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This article comes courtesy again by Olive George, my one time teenage Pen-pal from England. She sent this to me many years ago. Unfortuately, I do not know from which newspaper or magazine this clipping comes from. The only thing I can say for certain, is that Linda Lewis is talking about the 1974 Bamboozle Tour, so this article is probably from early 1975 or late 1974.

Special note to Olive:   If you are reading this, please send me an e-mail I would love to hear from you again, and catch up on old times and reconnect with you after all these years.....Christine.


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Pete Meets Linda Lewis

When Linda Lewis came to meet me in her record company’s office, a few weeks ago, she arrived at lightning speed, towed by Mick, her very large red setter.Purcat2.jpg (5478 bytes)

Mick’s very special to Linda because he was a Christmas present from her boyfriend, Jim Cregan. "I told Jim I wanted either a fur coat or a dog for Christmas," said Linda,’ and as it turned I got both! Aren’t I lucky?

Linda is so fond of Mick that she takes him everywhere with her, in fact the only times she allows herself to be parted from him is when she’s away on tour.

"But even then, he doesn’t have to go into the kennels,’ she said, "because either Jim’s mum or my mum will always look after him.

Linda was away from Mick for most of last year, because she spent several months on a world tour with Cat Stevens. But at least she didn’t have to be parted from Jim, who’s a musician, himself. He went along as the guitarist in her backing group!

At first, says Linda, working with Jim as well as spending her spare time with him caused problems

"During the first tour we worked on together, we had terrible rows," She told me. One time we had such a bad row that we ended up throwing things at each other! I suppose it was a bit odd for Jim to back me now, because before that he’d been in Family, who we a very big group.

But we soon worked things out, and now we have a great understanding. Jim plays so much better than anyone else — maybe because we love each other, and so he wants to please me with his music."

Linda and Jim came back from the world tour laden down with souvenirs from all the countries they’d visited. Linda says her favourites were some Indian turquoise jewelry from America (even though the Customs people charged them 70 for it!) and several beautiful kimonos from Japan.

And Japan was Linda’s favourite out of all the places they saw.

‘Japan was amazing," said Linda. "It took us a long time to get used to it at first because women there are second class citizens. They open doors for men, walk behind them and light their cigarettes! To begin with I thought, how awful, but by the end I started to do it too! We looked at the lovely temples and traveled out into the countryside, which was beautiful.

I wondered how Linda had first come to know Cat Stevens.

"I’ve known him for ages,’ she told me. "I first got to know him when I lived in a big house in Hampstead. One of his roadies lived there too, so he often came round. And then I did some back-up vocals for him in ’Teaser and The Firecat.’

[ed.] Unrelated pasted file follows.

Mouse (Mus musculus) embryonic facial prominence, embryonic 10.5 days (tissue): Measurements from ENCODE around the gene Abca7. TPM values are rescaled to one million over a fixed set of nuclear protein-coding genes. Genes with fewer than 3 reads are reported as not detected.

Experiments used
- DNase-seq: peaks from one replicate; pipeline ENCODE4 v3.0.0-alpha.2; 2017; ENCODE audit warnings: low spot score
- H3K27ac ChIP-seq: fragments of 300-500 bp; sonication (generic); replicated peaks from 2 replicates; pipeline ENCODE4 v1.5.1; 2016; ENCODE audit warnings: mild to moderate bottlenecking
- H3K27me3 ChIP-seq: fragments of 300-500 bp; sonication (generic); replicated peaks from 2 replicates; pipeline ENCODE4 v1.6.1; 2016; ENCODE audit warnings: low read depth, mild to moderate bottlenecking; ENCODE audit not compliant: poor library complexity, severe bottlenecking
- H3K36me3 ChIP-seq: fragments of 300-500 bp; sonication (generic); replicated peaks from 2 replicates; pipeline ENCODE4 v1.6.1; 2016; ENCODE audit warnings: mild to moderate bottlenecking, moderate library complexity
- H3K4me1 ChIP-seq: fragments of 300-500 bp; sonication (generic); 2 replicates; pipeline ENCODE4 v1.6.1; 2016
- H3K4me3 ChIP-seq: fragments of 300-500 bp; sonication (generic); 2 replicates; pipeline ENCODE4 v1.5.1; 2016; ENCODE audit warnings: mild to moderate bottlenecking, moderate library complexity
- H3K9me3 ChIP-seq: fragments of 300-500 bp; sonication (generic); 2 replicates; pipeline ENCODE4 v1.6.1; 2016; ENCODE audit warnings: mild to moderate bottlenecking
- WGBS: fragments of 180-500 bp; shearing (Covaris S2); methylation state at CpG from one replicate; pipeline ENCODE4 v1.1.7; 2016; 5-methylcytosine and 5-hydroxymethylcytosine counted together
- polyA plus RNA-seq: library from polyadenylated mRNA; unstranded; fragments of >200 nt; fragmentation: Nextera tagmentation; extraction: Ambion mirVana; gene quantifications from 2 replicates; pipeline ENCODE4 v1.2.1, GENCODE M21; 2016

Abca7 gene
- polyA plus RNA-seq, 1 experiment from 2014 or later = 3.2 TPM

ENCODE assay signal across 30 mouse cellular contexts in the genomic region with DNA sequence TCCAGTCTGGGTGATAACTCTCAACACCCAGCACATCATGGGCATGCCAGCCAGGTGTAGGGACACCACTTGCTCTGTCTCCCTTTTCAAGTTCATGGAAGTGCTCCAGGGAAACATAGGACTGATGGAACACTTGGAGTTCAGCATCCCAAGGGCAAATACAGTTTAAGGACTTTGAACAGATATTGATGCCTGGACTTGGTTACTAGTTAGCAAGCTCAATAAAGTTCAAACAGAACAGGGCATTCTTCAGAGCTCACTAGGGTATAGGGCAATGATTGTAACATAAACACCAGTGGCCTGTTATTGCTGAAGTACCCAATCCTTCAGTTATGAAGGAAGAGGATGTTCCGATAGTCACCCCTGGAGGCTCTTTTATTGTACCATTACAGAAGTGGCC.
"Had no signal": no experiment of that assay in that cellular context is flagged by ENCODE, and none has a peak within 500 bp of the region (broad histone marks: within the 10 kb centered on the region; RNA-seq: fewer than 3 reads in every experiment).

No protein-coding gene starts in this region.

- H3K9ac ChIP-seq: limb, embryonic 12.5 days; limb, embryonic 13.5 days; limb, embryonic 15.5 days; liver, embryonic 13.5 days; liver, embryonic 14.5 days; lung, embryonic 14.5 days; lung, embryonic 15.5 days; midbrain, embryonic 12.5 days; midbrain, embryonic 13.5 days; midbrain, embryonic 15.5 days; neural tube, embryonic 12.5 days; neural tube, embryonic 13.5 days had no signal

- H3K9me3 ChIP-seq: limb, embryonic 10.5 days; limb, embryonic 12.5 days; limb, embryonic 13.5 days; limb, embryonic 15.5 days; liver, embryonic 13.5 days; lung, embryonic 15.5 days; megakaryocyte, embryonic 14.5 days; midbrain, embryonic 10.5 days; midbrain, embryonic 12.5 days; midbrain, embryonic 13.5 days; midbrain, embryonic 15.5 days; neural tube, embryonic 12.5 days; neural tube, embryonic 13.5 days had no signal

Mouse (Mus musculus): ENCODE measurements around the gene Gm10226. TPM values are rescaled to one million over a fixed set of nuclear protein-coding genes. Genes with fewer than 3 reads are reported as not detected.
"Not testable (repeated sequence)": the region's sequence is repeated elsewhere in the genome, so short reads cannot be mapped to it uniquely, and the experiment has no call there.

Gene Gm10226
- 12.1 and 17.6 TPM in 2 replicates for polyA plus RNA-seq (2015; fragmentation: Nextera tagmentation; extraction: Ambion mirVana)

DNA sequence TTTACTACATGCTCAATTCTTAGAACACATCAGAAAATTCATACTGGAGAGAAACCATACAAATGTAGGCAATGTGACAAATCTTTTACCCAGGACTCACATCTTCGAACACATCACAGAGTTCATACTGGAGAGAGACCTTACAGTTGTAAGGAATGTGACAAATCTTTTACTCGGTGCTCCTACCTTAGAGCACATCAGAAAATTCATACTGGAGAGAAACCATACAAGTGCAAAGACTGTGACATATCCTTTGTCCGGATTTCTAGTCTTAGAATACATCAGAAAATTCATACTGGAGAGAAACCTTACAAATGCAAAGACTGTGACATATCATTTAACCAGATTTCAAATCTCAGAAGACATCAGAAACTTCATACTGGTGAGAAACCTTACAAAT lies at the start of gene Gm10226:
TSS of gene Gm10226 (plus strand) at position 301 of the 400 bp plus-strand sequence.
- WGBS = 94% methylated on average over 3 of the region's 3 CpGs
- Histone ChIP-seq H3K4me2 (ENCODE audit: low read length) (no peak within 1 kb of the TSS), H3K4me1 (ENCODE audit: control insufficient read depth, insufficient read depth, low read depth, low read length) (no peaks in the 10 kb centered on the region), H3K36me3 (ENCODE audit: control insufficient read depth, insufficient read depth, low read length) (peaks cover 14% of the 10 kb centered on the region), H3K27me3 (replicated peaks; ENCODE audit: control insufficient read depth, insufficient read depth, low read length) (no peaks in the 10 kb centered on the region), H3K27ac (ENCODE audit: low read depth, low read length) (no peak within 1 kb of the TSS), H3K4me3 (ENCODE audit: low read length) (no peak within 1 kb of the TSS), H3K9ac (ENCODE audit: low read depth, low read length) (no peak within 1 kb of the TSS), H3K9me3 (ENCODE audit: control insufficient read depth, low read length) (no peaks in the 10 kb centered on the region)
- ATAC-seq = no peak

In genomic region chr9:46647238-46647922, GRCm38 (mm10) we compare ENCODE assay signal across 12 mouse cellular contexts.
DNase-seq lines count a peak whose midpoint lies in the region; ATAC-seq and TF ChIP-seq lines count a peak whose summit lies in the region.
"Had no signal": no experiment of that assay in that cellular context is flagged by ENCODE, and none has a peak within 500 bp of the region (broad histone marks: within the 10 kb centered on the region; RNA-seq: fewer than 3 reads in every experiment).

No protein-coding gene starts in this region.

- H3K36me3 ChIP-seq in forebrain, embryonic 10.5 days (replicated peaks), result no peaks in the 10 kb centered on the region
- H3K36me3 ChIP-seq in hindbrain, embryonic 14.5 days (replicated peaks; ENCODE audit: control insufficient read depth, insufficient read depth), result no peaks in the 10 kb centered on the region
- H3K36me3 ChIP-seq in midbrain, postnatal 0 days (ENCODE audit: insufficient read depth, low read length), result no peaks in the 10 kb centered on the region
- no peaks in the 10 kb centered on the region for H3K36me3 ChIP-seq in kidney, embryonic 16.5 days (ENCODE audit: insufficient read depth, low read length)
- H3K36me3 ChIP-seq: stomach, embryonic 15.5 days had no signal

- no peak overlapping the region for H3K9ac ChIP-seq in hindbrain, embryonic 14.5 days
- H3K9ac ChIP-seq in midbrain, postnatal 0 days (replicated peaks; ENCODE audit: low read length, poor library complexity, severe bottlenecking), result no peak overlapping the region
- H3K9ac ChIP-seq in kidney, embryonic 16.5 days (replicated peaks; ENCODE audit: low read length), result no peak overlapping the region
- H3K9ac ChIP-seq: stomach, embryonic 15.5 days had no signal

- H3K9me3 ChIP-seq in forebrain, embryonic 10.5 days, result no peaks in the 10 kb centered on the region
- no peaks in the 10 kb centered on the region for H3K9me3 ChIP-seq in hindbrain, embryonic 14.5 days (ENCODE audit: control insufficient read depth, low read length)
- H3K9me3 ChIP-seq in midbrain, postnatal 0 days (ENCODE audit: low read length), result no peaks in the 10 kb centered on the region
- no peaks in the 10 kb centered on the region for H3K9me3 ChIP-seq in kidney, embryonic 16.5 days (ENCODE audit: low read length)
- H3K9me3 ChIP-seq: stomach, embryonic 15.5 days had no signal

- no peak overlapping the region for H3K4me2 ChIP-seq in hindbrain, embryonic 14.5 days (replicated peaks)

"When we were on the tour he told me he never really thought of asking me to tour with him before, because you never really think of your mates when it- comes to that sort of thing, they’re too close. So when someone suggested me to him, he was really pleased. But he felt sort of guilty that he hadn’t asked me before!"

And Linda says she thoroughly enjoyed working with Cat.

‘He was really great — fabulous company,’ she said I’d heard he could be moody, but he wasn’t at all. He was smashing.

"Mind you. Watching him "You can see why he might be a bit moody at times. It must be so lonely at the top, and I think he is lonely. He always has lots of people coming up to speak to him, and every time he must wonder why they’re doing it, and what their motives are. It must make you very distrustful, being so famous.

On a lighter note, Linda told me that, looking back on the tour, she could hardly believe it had really happened.

"It’s like a dream!" she said. "We started in Britain. went through Europe to America and then went on to Japan, Australia and Now Zealand. We were supposed to go on to South America, but that was cancelled, which was a shame.

"Actually, the last I heard from Cat, he was down-there. He shaved his head and his beard off, and want down there to meditate. I didn’t see him before I went, and I dread to think what he looks like!"

Linda’s biggest fear about the tour was playing to the huge crowds who’d come to see Cat.

"We were playing to enormous audiences, which was great, but very frightening," she said. "I was afraid, to begin with, that the audiences, especially in America, wouldn’t he very receptive to me. But in fact they turned out to be really nice and considerate.

"I was really lucky to get on the tour. It was great fun. Being together for so long, we all ended up like one big travelling family."

"In fact I enjoyed it all so much that at the moment I’m planning to do an album about our travels on the tour. I’ve never done one that had any sort of continuity to it, and I’d really like to.

"I kept a diary all the way through the tour, and I’m trying to see if I can turn it into an album of songs.

I can’t think of a nicer souvenir to have than that!

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* This site is dedicated in the memory of Keith Balaam. ---<----<----@